Third Way

Scroll to Info & Navigation

Footnoting the debate!

Romney’s deductions cap would raise $730 billion. His tax plan costs $5 trillion.

When asked what tax breaks he’d get rid of to pay for his rate cuts, Romney suggested that “everybody gets $25,000 of deductions or credits.” That is, rather than get rid of individual deductions or exclusions, he’d have a total cap. 

The problem is, a deduction cap at a $25,000 level wouldn’t come close to paying for the $5 trillion in rate cuts. Third Way calculates that it would only generate $730 billion in revenue.Lowering the cap would raise more money, but it would risk hitting middle-class taxpayers, which Romney has also sworn not to do. So doesn’t resolve the central conundrum of Romney’s plan.

Graphic: Favorability Among All Independents

In a new poll released today, we found that while there were some Independents who had already formed strong views for or against the President or the two political parties, there was a significant group in the center who remained torn: Swing Independents

Interestingly, they liked the President more than his likely Republican opponent, but, they also saw themselves as closer to Romney ideologically.

Read the full report here

Biden: Romney ‘out of touch’ with the middle class

Vice President Joe  Biden called Mitt Romney "out of touch" with the concerns of the middle class, the latest signal of how the Obama reelection campaign plans to target the leading Republican hopeful in November.

"This is about the middle class. And none of what he’s offering does anything. It’s just returning to the same policies," Biden said in an interview for CBS’ "Face The Nation" that aired Sunday morning.

"I can’t remember a presidential candidate in the recent past who seems not to understand by what he says what ordinary middle-class people are thinking about and are concerned about."

It’s a similar line of attack that Joel Benenson, lead pollster for the Obama campaign, previewed to reporters in Washington this week at a breakfast meeting hosted by the centrist Democratic think tank Third Way.

Read the full article via the Los Angles Times.

Republican Class Warfare

You know how Republicans accuse Democrats of running a class warfare campaign?  Well, guess what? Republicans have their very own class war going on. Inside the party.

A striking income pattern has emerged. Look at the exit poll from the Illinois primary:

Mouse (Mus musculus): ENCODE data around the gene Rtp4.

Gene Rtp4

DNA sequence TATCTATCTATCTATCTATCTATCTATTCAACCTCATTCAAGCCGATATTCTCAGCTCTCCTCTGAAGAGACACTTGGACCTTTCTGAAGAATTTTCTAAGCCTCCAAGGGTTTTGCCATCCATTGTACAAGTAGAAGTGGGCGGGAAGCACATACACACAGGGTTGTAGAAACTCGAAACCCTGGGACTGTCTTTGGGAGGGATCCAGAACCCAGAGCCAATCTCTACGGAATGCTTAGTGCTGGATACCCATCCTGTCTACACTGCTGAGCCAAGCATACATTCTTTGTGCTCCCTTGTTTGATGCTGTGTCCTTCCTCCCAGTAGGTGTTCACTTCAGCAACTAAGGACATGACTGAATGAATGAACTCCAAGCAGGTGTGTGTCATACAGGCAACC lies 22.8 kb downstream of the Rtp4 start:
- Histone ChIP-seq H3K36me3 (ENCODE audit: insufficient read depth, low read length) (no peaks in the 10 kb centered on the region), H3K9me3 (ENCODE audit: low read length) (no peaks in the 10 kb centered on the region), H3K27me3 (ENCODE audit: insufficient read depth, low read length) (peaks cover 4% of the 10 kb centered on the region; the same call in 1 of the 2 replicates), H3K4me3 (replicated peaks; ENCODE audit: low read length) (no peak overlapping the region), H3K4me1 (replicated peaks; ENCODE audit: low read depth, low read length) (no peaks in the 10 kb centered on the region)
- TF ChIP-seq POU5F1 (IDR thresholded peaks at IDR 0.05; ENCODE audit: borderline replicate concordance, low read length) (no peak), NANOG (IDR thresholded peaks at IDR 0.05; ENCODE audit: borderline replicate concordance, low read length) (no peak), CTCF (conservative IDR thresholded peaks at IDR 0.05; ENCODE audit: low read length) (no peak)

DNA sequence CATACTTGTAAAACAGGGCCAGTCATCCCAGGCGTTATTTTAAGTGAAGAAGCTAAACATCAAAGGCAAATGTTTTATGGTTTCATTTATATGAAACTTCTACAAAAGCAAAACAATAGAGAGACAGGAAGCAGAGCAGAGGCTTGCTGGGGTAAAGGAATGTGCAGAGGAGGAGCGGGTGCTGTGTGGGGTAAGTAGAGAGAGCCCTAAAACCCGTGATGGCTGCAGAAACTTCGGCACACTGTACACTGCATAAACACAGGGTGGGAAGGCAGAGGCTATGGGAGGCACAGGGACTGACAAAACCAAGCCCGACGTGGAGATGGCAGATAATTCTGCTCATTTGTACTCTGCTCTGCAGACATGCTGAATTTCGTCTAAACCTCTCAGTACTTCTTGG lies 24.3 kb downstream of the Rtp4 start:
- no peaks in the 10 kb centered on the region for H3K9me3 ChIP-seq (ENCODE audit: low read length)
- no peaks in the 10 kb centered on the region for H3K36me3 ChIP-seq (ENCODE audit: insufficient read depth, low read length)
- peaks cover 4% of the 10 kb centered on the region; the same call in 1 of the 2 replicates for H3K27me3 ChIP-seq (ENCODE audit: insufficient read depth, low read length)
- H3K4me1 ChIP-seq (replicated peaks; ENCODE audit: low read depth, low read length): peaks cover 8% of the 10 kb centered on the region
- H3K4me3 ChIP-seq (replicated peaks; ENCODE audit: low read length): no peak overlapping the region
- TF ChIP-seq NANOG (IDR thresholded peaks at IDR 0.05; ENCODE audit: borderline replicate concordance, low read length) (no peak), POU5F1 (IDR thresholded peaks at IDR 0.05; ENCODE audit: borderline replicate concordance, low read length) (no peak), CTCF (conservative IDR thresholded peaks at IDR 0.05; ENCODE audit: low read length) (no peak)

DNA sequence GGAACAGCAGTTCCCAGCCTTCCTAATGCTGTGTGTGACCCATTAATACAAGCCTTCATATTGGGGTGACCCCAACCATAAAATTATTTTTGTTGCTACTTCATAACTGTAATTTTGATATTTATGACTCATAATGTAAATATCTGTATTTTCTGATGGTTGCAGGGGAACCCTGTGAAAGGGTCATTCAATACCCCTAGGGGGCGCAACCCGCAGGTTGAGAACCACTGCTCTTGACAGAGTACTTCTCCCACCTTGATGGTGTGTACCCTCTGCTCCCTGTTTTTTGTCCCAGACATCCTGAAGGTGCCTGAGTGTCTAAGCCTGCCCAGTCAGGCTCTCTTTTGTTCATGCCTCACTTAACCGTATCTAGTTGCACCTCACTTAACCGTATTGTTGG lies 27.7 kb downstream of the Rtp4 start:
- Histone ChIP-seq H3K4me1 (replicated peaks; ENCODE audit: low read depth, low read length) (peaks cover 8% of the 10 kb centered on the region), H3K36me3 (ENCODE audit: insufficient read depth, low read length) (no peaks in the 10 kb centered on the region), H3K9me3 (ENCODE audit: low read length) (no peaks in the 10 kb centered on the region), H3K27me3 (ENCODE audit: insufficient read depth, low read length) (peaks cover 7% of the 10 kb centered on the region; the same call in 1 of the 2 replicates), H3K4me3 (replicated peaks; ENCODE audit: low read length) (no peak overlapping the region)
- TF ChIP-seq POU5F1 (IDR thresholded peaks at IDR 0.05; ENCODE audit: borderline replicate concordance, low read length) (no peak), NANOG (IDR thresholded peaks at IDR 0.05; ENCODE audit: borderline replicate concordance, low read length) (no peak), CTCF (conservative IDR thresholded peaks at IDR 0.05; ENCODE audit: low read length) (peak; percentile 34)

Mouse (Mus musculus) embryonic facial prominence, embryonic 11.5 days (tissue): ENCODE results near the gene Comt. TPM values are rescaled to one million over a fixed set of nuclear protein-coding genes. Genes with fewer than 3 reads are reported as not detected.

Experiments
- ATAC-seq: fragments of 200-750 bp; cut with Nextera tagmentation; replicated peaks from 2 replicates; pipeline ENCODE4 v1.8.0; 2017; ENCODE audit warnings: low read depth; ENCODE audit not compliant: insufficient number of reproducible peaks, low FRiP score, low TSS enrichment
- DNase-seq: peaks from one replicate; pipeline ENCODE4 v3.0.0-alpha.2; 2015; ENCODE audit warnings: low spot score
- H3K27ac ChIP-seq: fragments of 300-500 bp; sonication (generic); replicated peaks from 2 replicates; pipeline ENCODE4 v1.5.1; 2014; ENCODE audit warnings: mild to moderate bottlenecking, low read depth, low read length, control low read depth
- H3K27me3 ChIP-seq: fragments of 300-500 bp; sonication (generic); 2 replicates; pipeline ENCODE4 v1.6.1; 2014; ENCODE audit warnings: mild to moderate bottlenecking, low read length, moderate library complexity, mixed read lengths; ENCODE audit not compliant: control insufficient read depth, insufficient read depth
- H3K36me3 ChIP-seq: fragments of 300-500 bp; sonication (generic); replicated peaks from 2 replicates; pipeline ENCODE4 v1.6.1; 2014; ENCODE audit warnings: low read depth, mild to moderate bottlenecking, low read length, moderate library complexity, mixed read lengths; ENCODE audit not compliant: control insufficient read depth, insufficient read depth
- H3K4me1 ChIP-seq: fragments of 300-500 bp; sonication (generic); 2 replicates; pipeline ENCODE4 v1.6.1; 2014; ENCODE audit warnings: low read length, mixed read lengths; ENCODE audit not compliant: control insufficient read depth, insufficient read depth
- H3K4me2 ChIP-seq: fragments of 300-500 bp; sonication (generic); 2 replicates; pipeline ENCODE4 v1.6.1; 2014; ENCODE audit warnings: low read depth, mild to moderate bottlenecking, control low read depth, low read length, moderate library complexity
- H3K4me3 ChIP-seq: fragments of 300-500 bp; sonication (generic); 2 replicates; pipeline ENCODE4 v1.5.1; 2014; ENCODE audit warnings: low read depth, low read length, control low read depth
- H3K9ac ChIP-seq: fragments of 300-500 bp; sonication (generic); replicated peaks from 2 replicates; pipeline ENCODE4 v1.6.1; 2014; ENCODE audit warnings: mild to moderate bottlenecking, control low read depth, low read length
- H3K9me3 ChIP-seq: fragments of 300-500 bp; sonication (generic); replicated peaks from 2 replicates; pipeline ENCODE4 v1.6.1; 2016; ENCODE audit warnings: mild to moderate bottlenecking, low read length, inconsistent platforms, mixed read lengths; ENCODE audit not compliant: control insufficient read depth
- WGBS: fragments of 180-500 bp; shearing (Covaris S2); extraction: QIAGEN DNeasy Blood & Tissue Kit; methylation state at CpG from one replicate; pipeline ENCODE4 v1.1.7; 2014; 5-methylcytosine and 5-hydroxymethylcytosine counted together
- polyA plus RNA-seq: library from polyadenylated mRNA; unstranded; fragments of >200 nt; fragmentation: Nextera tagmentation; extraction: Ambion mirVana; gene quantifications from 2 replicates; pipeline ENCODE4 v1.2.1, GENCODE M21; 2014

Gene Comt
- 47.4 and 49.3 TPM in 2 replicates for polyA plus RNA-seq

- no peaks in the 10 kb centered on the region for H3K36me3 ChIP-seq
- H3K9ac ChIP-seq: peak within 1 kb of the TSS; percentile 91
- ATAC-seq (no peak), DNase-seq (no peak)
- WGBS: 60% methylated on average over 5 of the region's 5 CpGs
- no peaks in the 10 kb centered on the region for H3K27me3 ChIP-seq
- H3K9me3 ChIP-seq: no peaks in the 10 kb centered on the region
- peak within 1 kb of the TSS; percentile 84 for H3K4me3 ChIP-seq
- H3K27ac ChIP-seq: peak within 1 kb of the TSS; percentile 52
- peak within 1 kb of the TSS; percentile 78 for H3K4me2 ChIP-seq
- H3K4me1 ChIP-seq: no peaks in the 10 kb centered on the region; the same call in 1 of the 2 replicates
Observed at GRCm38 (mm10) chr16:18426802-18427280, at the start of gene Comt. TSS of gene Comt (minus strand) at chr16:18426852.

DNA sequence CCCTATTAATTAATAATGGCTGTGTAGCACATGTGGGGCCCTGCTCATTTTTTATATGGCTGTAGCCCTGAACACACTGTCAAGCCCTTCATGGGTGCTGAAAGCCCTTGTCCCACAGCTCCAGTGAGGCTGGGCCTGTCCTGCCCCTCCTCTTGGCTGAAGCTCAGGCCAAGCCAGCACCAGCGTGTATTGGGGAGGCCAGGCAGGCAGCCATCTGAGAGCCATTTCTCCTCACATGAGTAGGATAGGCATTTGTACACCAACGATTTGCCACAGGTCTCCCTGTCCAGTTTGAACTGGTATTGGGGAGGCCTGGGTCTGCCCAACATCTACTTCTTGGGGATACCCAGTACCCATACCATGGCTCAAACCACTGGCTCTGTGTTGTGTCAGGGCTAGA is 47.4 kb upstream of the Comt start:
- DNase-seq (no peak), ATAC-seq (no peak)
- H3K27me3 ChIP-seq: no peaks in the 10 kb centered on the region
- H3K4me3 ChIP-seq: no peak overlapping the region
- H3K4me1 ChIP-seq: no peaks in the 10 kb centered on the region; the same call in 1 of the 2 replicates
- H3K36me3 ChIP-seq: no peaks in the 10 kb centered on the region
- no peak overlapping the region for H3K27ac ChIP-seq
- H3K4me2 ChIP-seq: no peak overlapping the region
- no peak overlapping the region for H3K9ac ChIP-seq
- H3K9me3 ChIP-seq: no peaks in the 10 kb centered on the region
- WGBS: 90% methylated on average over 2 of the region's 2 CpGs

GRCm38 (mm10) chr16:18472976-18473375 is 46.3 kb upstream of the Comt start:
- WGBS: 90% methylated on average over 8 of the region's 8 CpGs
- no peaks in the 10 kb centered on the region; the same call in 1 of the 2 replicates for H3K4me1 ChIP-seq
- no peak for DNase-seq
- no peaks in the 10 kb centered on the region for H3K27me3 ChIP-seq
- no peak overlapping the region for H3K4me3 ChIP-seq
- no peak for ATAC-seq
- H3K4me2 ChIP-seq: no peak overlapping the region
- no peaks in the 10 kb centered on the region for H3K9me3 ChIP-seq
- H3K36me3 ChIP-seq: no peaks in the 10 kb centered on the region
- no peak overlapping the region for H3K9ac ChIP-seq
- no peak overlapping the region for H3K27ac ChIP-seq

Mitt Romney’s support went up sharply with income. He’s the candidate of the rich. Santorum led in the low-income categories but dropped way behind Romney among upper-income voters. It’s a class split. Romney gets “country-club conservatives.”

Santorum gets self-described “values voters” who are moved more by social issues like abortion and contraception.

The class division in the GOP mirrors the class split among Democrats in 2008, when Hillary Clinton carried white and Latino working class voters and Barack Obama carried educated upper middle-class liberals (plus African-Americans).

Among Democrats, the voting issues are reversed. White working-class Democrats are economic populists. The educated elite—“NPR liberals”—respond more to social issues and disdain those who “cling to guns and religion.”  That’s why Romney calls President Obama a “law professor” and Santorum calls him a “snob” who wants everyone to go to college. 

It’s a contest between two elitists—the country club conservative versus the liberal college professor. 

Take your pick.

This In Focus is from Bill Schneider’s March 2012 Inside Politics Newsletter 

Etch Two Sketches: Romney 2008 and 2012

Mitt Romney 2012 is not the same candidate as Mitt Romney 2008. How do we know? Because Romney 2012 is not getting the Romney 2008 vote.

In 2008, Romney captured the staunchly conservative vote against John McCain. This year, Romney is losing the staunchly conservative vote to Rick Santorum. Which means that Romney is defined more by who he’s running against than by who he is.

Look at Romney’s vote in the 2008 and 2012 Florida Republican primaries:

In 2008, the more conservative you were, the more you voted for Romney. In 2012, the more conservative you were, the less you voted for Romney. In 2008, Romney got the conservatives who didn’t trust McCain.

In 2012, Santorum is getting the conservatives who don’t trust Romney. That suggests the Republican electorate has moved even father to the right. 

But keep this in mind: In 2008, Republicans nominated McCain over objections from staunch conservatives. In 2012, Republicans are likely to nominate Romney over objections from staunch conservatives.

The more moderate candidate still wins.

This In Focus is from Bill Schneider’s March 2012 Inside Politics Newsletter